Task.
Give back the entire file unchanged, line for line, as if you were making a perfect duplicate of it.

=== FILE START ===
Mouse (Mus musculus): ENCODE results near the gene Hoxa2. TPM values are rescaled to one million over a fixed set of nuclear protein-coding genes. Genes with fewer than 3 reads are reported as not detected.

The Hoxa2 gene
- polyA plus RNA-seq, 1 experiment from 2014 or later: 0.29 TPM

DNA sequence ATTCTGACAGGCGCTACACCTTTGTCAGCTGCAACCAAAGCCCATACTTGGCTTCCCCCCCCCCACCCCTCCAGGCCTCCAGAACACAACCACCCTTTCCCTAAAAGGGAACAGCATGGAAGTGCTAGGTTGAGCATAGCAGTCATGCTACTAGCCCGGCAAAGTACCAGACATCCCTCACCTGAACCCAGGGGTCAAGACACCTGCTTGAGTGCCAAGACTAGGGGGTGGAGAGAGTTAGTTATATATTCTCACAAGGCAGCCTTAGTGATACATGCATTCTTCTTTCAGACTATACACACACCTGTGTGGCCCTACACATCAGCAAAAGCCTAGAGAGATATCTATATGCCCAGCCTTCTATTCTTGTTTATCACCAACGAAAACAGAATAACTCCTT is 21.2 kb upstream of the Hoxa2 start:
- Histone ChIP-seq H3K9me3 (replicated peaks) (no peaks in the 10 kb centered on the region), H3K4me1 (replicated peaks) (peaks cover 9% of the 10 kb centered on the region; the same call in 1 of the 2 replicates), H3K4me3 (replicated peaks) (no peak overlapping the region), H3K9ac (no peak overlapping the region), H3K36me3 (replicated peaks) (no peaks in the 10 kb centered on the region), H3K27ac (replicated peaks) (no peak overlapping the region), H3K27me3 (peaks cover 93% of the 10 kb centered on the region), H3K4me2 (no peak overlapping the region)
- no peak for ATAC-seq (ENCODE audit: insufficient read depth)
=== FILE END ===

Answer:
Mouse (Mus musculus): ENCODE results near the gene Hoxa2. TPM values are rescaled to one million over a fixed set of nuclear protein-coding genes. Genes with fewer than 3 reads are reported as not detected.

The Hoxa2 gene
- polyA plus RNA-seq, 1 experiment from 2014 or later: 0.29 TPM

DNA sequence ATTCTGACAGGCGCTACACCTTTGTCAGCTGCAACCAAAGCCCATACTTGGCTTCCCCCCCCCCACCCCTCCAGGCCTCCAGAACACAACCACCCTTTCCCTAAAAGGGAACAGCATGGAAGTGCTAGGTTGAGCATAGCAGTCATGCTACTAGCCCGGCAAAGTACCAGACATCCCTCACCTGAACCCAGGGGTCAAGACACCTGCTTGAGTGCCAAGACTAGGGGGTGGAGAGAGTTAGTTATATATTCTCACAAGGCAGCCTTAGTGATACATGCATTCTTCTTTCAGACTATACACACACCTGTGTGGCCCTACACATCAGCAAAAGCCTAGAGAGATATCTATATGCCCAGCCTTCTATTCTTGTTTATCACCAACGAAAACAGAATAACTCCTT is 21.2 kb upstream of the Hoxa2 start:
- Histone ChIP-seq H3K9me3 (replicated peaks) (no peaks in the 10 kb centered on the region), H3K4me1 (replicated peaks) (peaks cover 9% of the 10 kb centered on the region; the same call in 1 of the 2 replicates), H3K4me3 (replicated peaks) (no peak overlapping the region), H3K9ac (no peak overlapping the region), H3K36me3 (replicated peaks) (no peaks in the 10 kb centered on the region), H3K27ac (replicated peaks) (no peak overlapping the region), H3K27me3 (peaks cover 93% of the 10 kb centered on the region), H3K4me2 (no peak overlapping the region)
- no peak for ATAC-seq (ENCODE audit: insufficient read depth)